Another witness — "I fired my rifle twice on the road to Galway, but did not fire between Gort and five miles from it. There were shots fired from my lorry in the town when we were leaving."

Two other witnesses deposed they were in the lorry, and that no shots were fired in Gort. . Lady Gregory, a high profile landowner, was told that an officer with a dark countenance and a Scottish accent took it all into his hands, and the President of the Court seemed afraid of him. The description could be AP Nichol , OC of D Coy

The British Government on 8th March, 1921, made an ex gratia grant of £300 to Mr. Malachy Quinn.

1920 Nov 14. Father Michael Griffin was murdered, most likely by Auxiliaries. On November 20 his body was found in a bog near Barna. He had been shot through the head. He was arrested by RIC on Sea Road, Galway.  (Breen says he was called out on a bogus call.  O’Farrell says that he was arrested at his residence – 2 Montpellier Tce., Galway – and taken to Crown Forces HQ at Lenaboy Castle Taylor’s Hill.. After Crozier resigned he said that he believed that Auxiliaries had murdered Griffin. Blood for Blood- Henry - says that the Irish believed that 3 Auxiliaries were responsible - Smith, Barker, Ward. . Neither of the 2 Barkers in the ADRIC were posted to D Coy. There was a R Ward in the ADRIC in Galway who died in Galway on 14 Nov 1920, somewhat of a coincidence that the dates are the same.

Lenaboy Castle on an 11-acre site at the junction of Taylor's Hill and Rosary Lane. Originally owned by Capt. James O'Hara.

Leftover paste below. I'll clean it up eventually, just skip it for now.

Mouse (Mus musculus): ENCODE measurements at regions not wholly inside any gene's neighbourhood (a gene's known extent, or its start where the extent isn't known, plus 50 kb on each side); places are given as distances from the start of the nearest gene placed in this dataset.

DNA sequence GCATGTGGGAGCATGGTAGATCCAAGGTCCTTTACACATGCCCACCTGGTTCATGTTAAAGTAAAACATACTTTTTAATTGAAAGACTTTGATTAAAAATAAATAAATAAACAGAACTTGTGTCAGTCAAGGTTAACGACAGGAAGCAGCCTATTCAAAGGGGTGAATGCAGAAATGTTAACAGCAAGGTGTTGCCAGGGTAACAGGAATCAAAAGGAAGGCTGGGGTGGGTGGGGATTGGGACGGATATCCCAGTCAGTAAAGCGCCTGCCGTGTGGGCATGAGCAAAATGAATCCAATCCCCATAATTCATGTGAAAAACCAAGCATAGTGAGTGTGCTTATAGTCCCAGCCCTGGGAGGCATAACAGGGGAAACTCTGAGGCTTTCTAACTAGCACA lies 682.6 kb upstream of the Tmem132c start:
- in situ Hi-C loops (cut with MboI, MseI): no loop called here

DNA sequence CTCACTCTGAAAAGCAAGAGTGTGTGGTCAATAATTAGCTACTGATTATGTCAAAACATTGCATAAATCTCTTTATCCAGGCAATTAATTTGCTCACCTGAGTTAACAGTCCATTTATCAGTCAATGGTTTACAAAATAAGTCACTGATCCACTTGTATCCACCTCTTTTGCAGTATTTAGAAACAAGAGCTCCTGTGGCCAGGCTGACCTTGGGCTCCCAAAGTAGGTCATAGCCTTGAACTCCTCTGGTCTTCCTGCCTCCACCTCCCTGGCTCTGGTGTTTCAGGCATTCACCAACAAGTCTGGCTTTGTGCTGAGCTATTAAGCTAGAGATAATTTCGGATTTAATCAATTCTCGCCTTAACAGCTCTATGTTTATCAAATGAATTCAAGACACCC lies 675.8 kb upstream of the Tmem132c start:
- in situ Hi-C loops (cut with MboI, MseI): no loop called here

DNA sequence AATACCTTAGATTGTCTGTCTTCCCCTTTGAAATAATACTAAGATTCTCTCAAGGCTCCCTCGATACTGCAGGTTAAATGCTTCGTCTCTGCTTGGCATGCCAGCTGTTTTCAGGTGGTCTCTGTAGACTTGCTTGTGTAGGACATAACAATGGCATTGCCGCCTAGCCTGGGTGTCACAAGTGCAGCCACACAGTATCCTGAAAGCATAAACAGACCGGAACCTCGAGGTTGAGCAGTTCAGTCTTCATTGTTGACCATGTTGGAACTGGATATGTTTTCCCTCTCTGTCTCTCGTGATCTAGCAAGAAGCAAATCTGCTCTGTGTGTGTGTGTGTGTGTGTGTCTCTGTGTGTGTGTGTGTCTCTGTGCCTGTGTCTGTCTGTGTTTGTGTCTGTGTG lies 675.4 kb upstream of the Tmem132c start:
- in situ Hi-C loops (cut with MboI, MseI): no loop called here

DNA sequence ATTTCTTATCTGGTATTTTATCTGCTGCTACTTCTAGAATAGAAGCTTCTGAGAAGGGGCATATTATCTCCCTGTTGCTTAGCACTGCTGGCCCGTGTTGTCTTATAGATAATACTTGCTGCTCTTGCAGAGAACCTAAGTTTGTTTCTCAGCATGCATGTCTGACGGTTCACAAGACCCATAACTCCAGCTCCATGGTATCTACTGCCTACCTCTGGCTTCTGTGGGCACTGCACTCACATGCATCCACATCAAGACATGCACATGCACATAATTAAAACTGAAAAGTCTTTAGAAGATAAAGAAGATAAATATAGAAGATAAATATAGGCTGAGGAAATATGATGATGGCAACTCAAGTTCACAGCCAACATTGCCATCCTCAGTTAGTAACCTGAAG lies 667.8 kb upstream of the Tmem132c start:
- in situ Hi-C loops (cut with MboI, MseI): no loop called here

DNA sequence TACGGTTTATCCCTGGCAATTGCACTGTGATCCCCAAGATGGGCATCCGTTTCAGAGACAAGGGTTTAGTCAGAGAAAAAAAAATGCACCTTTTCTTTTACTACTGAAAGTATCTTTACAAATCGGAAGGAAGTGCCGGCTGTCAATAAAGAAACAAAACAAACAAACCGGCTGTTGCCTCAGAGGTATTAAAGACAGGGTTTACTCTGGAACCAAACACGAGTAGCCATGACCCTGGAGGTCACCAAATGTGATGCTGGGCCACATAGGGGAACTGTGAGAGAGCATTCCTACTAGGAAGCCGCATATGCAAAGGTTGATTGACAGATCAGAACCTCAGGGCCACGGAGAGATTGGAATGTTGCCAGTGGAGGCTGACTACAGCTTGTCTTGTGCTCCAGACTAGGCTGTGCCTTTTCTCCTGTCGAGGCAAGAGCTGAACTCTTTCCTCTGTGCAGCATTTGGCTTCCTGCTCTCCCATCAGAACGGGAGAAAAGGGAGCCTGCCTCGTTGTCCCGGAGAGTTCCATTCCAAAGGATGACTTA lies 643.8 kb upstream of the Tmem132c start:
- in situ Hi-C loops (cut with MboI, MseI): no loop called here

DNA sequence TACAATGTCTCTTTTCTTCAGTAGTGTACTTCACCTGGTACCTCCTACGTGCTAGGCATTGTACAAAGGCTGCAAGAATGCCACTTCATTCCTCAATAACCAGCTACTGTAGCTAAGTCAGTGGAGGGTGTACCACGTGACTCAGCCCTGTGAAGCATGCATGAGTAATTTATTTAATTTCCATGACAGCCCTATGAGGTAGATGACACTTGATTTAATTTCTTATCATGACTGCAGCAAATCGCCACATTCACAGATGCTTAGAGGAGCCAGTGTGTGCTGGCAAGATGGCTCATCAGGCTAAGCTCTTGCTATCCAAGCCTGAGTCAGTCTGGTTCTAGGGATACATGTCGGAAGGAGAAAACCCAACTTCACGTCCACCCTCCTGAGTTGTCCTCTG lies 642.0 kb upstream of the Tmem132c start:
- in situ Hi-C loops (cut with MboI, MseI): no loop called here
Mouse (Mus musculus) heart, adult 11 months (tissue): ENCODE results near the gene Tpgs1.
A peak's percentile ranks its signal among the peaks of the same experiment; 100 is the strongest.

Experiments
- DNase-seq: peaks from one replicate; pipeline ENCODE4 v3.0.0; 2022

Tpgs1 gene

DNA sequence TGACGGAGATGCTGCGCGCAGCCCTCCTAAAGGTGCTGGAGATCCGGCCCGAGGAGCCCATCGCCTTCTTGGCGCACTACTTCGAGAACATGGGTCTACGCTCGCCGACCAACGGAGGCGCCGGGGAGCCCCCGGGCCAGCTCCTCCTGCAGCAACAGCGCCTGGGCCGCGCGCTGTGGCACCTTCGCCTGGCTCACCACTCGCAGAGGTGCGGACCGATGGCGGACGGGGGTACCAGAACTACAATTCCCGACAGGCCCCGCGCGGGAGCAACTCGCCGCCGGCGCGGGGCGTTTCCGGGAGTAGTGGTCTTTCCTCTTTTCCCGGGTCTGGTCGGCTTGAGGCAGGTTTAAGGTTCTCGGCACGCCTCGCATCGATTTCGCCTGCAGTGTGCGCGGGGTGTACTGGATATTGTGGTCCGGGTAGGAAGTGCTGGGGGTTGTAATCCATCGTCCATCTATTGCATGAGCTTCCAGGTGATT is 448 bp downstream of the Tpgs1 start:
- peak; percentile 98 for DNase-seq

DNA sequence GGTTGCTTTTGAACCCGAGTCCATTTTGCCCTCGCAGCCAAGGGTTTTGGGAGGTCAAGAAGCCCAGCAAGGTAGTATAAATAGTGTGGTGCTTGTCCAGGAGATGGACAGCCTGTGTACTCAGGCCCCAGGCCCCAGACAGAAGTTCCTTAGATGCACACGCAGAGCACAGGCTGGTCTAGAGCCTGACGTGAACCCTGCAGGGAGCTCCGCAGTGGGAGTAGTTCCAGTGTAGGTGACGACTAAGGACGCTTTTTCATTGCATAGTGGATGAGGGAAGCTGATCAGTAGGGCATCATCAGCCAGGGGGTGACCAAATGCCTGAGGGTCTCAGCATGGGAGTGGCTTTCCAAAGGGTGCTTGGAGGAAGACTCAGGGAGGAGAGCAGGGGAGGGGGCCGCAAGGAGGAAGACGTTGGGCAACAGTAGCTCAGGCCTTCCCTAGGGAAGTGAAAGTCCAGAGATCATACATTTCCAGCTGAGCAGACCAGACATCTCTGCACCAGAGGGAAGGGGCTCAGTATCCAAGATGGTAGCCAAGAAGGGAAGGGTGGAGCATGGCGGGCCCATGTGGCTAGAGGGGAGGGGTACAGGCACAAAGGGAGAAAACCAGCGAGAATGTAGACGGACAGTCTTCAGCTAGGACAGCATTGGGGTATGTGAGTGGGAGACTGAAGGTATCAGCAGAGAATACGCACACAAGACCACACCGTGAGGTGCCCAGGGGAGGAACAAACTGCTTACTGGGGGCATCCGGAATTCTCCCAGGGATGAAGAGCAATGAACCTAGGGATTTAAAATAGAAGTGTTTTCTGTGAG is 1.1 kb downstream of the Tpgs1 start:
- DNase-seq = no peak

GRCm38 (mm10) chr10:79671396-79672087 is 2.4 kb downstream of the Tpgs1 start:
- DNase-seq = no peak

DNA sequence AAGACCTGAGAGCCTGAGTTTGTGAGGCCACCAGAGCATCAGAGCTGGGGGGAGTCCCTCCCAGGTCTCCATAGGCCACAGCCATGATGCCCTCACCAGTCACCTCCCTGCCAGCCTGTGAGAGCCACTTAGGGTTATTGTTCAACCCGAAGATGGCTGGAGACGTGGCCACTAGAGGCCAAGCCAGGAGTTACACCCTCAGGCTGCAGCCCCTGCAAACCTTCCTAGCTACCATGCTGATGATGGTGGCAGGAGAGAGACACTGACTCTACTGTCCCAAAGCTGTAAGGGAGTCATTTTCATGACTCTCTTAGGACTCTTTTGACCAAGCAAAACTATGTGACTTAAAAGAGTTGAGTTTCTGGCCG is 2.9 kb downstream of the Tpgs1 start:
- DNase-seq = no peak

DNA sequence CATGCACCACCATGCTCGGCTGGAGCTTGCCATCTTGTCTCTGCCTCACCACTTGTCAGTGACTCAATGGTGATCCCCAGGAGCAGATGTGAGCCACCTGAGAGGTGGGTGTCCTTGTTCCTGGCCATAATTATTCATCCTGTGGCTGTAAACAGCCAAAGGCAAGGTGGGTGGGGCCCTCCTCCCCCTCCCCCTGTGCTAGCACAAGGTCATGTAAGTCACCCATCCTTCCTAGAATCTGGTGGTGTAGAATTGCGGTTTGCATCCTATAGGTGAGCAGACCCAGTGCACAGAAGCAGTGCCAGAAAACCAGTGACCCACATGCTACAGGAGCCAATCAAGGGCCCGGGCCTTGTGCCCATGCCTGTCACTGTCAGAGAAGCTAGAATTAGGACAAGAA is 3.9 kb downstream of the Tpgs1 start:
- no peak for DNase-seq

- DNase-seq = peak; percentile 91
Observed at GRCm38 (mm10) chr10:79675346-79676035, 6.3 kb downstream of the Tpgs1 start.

1920 Nov 22. Crozier comes to Galway and dismisses the D Company Commander for excess drinking. The records are very coy about who this first Coy Commander of D Coy was. Guard was appointed D Coy commander in his place. And The Retreat, Salthill (at least no. 3 Platoon were here, but it is only a few hundred metres from Lenaboy Castle, and would just have been to get more accommodation). Prisoners continued to be shot, rightly or wrongly "trying to escape."

1920 Nov 24. FHW Guard posted to D Coy in Galway as 2nd in Command

1920 Nov 24. FHW Guard was personally escorting Michael Moran, commandant of the Tuam IRA Battalion from Eglinton St to 17th Lancers Barracks when Moron is alleged to have tried to escape. Moran was shot "trying to escape" and died. The two other ADRIC men escorting the prisoner were T Simmonds and J Lowe

1920 Nov 26. The worst case at this time was with the two Loughnane brothers were working on the family farm in Shanaglish and were arrested. Nothing was heard of, nor from, the brothers until a week after their arrest when a group of Auxiliaries called to Mrs. Loughnane to inform her that her sons had escaped their capture. Ten days after they had been arrested their bodies were found in a muddy pond near Ardrahan. They appeared to have been tortured before being killed and photos exist of their charred bodies in coffins before burial by their family. They were arrested on the 26th of November, 1920. The prisoners were taken to Drumharsna Castle for interrogation, before being shot and killed in the nearby Moy O’Hynes woods.